Why Take A Bad Bet?
When we talk about climate change’s effects, we’re talking about what is likely to happen, not what is guaranteed to happen. Earth’s climate is an extremely complicated system, and while climate scientists are sure about the broad outlines of climate change’s effects—rising temperatures and sea levels, changes in the weather, increasing water stresses—we still don’t know exactly how severe they will be. Climate change could be less serious than predicted, or (and this is the more likely possibility) much worse. The best case scenario is that things won’t get any worse than they are today, which is extraordinarily unlikely.
We have nothing to gain by betting on business as usual, but an awful lot to lose: drought-damaged crops will cost money; fighting wildfires and rebuilding the homes they destroy will cost money; supplying water to cities and towns in regions where the rains fall less often than they used to will cost money; fighting back the rising oceans will cost money. In some cases, these costs will be prohibitive. We simply don’t have the resources to remediate all of climate change’s effects.
Climate scientists are 95% certain that climate change is happening, is human-caused, and will have major negative effects on both humans and the natural world. Doing nothing to combat climate change is like ignoring an overloaded electrical outlet because, even though it’s a mess of frayed, sparking wires, there’s a small chance that it won’t eventually start a fire. If you do nothing and it doesn’t burn your house down, then you got lucky, but why take the risk? There’s nothing to gain by not buying a decent power strip and some new appliances. It’s a little bit of an investment, but far less expensive than the alternative. You can rebuild your house if it burns down—and we will be able to adapt, for the most part and at considerable expense, to climate change—but it’s foolish to rebuild your house when you could have prevented it from burning down in the first place.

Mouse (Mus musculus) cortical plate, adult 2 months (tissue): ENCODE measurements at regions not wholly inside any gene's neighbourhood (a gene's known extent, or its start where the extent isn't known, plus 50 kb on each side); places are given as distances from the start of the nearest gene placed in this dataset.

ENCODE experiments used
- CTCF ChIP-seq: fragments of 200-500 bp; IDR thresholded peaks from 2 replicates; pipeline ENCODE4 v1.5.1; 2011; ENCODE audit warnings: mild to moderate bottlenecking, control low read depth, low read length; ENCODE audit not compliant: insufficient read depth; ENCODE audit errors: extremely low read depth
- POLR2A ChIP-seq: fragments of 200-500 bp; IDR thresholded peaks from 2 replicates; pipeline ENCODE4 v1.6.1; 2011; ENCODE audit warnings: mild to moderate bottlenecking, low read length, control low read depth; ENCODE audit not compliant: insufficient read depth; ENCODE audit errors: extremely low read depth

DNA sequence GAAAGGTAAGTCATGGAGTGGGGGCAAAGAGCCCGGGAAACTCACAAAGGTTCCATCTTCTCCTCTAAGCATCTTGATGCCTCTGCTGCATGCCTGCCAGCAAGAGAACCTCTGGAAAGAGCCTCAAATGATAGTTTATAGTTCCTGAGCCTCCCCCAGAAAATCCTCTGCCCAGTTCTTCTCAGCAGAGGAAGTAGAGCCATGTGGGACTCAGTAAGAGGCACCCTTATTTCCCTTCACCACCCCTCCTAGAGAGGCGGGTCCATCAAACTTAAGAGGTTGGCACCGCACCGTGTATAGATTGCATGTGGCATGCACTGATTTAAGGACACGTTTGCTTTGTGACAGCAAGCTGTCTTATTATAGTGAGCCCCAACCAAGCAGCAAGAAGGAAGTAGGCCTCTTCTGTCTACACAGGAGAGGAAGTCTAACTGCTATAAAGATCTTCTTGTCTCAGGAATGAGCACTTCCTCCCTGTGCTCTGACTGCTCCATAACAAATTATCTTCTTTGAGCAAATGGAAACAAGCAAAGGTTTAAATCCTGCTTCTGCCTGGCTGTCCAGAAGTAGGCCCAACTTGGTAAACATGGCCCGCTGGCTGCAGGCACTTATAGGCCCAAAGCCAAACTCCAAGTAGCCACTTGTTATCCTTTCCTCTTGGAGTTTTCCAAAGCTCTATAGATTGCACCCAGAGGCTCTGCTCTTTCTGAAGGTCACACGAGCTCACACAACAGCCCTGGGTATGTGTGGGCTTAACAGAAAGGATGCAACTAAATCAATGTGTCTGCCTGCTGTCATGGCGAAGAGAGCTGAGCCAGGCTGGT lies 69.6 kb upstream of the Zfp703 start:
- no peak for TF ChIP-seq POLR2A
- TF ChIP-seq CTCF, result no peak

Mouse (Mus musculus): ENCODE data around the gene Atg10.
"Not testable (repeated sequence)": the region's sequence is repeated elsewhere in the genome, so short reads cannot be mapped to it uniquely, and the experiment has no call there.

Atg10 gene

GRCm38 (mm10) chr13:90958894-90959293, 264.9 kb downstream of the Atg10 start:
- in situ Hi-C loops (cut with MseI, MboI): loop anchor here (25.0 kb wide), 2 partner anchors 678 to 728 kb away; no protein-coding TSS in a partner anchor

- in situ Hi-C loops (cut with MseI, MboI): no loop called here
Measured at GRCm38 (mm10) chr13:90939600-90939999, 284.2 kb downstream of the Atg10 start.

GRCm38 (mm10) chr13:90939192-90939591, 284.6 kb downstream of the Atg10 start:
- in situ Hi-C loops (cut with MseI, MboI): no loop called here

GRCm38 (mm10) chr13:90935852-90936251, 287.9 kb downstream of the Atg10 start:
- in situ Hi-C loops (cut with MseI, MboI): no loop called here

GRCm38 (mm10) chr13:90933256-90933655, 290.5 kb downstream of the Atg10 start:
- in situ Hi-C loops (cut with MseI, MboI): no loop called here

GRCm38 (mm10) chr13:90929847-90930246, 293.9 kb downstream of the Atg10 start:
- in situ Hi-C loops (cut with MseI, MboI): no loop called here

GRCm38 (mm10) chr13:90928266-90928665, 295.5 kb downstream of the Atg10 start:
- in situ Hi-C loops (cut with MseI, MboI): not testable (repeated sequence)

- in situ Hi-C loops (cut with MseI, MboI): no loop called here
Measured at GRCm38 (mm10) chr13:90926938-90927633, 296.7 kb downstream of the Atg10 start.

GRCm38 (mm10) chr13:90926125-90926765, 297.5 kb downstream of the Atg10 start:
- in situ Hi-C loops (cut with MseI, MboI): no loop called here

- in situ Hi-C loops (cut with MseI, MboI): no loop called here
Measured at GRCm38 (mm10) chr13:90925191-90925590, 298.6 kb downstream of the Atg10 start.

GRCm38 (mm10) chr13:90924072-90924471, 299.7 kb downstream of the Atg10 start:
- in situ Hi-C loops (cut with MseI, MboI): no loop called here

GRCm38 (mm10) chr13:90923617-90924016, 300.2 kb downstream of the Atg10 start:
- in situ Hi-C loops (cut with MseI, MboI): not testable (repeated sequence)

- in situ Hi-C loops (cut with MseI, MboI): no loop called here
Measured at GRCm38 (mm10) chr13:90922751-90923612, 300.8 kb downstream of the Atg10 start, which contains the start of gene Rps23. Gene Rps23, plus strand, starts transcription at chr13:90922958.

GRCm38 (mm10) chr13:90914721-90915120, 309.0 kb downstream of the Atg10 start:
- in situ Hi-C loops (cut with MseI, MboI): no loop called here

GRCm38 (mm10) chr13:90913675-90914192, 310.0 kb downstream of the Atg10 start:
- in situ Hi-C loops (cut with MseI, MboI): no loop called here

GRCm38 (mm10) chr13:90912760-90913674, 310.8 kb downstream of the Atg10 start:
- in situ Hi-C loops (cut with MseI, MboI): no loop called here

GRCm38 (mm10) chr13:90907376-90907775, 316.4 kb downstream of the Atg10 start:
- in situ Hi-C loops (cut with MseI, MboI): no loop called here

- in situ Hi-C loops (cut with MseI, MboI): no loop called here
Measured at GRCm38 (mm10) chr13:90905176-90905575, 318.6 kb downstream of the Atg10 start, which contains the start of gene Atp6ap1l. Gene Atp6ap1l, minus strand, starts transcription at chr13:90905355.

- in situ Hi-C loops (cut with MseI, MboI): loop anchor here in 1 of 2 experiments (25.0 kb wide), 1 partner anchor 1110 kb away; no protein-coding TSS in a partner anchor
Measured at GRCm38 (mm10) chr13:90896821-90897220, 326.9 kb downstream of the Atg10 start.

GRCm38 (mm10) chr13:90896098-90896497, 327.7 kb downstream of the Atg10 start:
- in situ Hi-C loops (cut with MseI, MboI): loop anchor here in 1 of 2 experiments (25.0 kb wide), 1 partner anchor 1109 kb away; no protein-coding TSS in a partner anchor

Except for the 1.3°F of warming that we’ve already caused, major climate disruption is not a foregone conclusion. We can prevent climate change from hitting us with its worst effects, but only if we start doing something about it now. We have the means—wind, solar, and geothermal power, energy efficient building materials and techniques—all we need now is the will. Earth’s climate has been good to us. It’s been pretty stable for the past 10,000 years, and that stability has allowed our civilizations to develop and thrive. If we let our fossil fuel use alter those climatic norms, we are leaving our children and grandchildren a less predictable, more unstable world. We have a responsibility to ensure that future generations have the same or better opportunities than we had; allowing climate change to happen would be an abdication of that responsibility. Let’s not let the opportunity to stop climate change pass us by; let’s do what needs to be done, embrace alternative energy and energy conservation, and leave the world as good and as livable a place as we found it.